10. In any case, the possibility of affecting the conduct of the accused, the prosecutor, and their counsel, is there even if the Judge is assumed, for the sake of argument, to be capable of looking at the case objectively even after reading news-paper comments. The submission made by Mr. Kesho Sahai, on behalf of the applicant, is that, according to the prosecution case itself, the applicant is a person who had become unbalanced and disturbed by her feelings. If that was so, the accused could become highly disturbed by the reports which have appeared in the press trying to lay bare her motive and her character, and to make comments upon the possible correct version. The mere possibility of affecting conduct of a party concerned is enough. Proof of actual effect is not required.
11. The opposite parties have tendered an apology described as 'unqualified.' As the publication is admitted, it is not necessary for me to discuss further the question whether contempt was or was not committed by the opposite parties. The question, however, has to be examined whether the contempt is grave and whether the apology is of such a nature that it should be accepted.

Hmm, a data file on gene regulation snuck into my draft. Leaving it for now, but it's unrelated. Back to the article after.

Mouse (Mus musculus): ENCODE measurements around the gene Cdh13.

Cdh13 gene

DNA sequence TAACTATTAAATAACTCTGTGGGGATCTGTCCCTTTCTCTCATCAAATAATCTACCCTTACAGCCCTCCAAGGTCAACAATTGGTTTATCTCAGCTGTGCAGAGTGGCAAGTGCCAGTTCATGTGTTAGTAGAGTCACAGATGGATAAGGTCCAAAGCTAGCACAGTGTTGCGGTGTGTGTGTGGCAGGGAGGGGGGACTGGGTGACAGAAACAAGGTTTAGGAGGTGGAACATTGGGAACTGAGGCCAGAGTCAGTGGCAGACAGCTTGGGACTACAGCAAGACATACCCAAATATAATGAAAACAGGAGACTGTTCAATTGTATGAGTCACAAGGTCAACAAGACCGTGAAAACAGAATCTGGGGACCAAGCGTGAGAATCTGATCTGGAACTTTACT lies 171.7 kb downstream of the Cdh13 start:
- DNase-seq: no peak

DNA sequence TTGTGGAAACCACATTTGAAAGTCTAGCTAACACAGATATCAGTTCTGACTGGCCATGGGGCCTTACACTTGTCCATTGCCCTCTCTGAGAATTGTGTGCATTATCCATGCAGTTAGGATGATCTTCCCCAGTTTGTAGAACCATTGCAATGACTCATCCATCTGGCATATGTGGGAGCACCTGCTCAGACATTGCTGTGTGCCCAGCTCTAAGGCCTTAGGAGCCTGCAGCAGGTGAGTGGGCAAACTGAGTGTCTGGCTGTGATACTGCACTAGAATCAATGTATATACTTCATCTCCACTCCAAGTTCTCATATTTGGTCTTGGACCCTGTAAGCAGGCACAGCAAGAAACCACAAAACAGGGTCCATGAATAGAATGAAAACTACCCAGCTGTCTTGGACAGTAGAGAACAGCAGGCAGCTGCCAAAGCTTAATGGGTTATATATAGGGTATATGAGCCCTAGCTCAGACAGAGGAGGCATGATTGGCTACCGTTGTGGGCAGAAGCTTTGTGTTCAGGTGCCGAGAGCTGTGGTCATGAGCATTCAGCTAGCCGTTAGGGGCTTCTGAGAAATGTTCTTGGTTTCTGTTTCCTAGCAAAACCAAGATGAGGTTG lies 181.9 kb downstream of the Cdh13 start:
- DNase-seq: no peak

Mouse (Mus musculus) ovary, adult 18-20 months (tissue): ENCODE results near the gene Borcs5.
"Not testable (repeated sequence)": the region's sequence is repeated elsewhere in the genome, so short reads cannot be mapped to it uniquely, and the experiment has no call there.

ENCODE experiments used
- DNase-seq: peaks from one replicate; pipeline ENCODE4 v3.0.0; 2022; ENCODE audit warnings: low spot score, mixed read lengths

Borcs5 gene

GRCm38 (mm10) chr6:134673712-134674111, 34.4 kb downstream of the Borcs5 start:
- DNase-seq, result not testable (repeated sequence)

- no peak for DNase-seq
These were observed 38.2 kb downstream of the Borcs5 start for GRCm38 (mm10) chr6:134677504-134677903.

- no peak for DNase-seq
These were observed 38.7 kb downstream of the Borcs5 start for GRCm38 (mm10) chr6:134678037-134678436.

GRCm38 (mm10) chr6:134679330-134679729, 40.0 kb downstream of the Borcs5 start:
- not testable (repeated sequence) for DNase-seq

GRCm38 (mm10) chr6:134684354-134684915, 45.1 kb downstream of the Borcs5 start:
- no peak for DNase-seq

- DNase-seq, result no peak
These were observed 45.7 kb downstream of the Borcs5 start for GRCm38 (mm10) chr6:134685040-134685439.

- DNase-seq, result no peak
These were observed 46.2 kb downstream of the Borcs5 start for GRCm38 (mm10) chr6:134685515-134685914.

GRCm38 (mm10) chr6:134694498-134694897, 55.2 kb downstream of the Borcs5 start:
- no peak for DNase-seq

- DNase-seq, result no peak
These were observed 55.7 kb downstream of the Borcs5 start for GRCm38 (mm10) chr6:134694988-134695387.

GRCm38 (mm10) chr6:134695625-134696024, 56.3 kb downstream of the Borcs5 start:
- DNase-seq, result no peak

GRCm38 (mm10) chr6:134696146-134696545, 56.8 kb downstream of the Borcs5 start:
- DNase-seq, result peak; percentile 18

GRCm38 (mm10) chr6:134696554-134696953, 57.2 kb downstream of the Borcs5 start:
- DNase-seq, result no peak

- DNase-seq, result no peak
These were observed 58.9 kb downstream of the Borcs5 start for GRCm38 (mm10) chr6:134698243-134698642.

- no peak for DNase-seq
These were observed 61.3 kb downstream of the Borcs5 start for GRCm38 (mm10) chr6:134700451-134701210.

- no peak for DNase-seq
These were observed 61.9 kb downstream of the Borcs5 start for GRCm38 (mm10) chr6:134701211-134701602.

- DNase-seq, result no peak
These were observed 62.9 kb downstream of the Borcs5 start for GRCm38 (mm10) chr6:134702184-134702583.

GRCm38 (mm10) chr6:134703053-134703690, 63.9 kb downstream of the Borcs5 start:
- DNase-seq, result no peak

12. learned Counsel for the applicant has urged that the contempt is not only gross but the apology itself is of such a nature that it should be rejected outright. He had dealt with the statements of three opposite parties, who were allowed to be cross-examined as they had filed a joint counter affidavit. It may be mentioned here that, at the initial stage, even before the notice had been received by the opposite parties, Idris Dehlvi, opposite party No. 3, filed an affidavit, in which he stated that 'the Contempt of Court application appears to have been filed in order to Blackmail and vilify' opposite parties at the behest of some of their rivals in the business and to cause injury to their reputation' He then stated: 'A detailed counter-affidavit would be filed after obtaining copies of the contempt application and affidavit at the proper time. The opposite parties have never had the slightest intention of committing contempt of this Hon'ble Court.' Whatever may be said about the remaining part of the affidavit, the use of the words 'black mail' and 'vilify', with regard to the action of the applicant, was undoubtedly a piece of utter recklessness when, according to the opposite party No, 3, the contents of the application and affidavit had not even been seen or examined by the opposite party.